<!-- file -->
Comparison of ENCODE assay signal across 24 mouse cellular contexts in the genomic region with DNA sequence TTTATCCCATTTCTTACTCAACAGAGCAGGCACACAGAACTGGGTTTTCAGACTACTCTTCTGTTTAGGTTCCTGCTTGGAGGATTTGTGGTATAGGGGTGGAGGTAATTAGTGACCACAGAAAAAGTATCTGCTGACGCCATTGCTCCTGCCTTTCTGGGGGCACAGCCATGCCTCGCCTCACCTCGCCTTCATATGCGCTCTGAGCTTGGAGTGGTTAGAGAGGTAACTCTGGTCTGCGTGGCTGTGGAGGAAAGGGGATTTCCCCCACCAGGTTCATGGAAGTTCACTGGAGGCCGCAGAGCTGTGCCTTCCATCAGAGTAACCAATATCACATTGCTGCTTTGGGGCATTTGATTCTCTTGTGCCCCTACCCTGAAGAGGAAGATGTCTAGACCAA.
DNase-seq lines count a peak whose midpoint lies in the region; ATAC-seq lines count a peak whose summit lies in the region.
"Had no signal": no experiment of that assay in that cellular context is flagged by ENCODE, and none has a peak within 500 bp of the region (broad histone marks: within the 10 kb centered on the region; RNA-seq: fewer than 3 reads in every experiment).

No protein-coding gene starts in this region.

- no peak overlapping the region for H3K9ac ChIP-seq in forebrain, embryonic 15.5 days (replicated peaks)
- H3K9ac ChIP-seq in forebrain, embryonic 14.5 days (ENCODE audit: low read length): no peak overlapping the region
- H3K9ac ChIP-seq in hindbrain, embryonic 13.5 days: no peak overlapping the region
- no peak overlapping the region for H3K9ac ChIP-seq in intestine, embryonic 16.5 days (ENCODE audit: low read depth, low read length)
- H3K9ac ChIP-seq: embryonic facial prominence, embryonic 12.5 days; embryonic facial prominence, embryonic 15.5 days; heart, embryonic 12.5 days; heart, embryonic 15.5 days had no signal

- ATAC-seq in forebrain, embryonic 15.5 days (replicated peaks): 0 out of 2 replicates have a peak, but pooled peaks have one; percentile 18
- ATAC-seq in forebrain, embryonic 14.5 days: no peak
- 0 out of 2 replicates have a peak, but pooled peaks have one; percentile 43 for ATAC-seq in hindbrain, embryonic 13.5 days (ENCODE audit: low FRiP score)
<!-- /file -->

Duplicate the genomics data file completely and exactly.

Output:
Comparison of ENCODE assay signal across 24 mouse cellular contexts in the genomic region with DNA sequence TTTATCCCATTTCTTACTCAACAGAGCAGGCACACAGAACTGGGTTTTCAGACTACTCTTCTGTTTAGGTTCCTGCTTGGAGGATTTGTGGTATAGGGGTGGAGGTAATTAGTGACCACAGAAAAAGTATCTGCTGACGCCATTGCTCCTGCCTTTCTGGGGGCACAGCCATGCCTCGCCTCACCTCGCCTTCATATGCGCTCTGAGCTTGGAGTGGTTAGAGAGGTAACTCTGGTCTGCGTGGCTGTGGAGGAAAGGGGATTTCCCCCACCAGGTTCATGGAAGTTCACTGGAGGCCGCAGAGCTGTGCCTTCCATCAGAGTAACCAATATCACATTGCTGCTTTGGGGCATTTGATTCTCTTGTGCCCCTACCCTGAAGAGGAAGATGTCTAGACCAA.
DNase-seq lines count a peak whose midpoint lies in the region; ATAC-seq lines count a peak whose summit lies in the region.
"Had no signal": no experiment of that assay in that cellular context is flagged by ENCODE, and none has a peak within 500 bp of the region (broad histone marks: within the 10 kb centered on the region; RNA-seq: fewer than 3 reads in every experiment).

No protein-coding gene starts in this region.

- no peak overlapping the region for H3K9ac ChIP-seq in forebrain, embryonic 15.5 days (replicated peaks)
- H3K9ac ChIP-seq in forebrain, embryonic 14.5 days (ENCODE audit: low read length): no peak overlapping the region
- H3K9ac ChIP-seq in hindbrain, embryonic 13.5 days: no peak overlapping the region
- no peak overlapping the region for H3K9ac ChIP-seq in intestine, embryonic 16.5 days (ENCODE audit: low read depth, low read length)
- H3K9ac ChIP-seq: embryonic facial prominence, embryonic 12.5 days; embryonic facial prominence, embryonic 15.5 days; heart, embryonic 12.5 days; heart, embryonic 15.5 days had no signal

- ATAC-seq in forebrain, embryonic 15.5 days (replicated peaks): 0 out of 2 replicates have a peak, but pooled peaks have one; percentile 18
- ATAC-seq in forebrain, embryonic 14.5 days: no peak
- 0 out of 2 replicates have a peak, but pooled peaks have one; percentile 43 for ATAC-seq in hindbrain, embryonic 13.5 days (ENCODE audit: low FRiP score)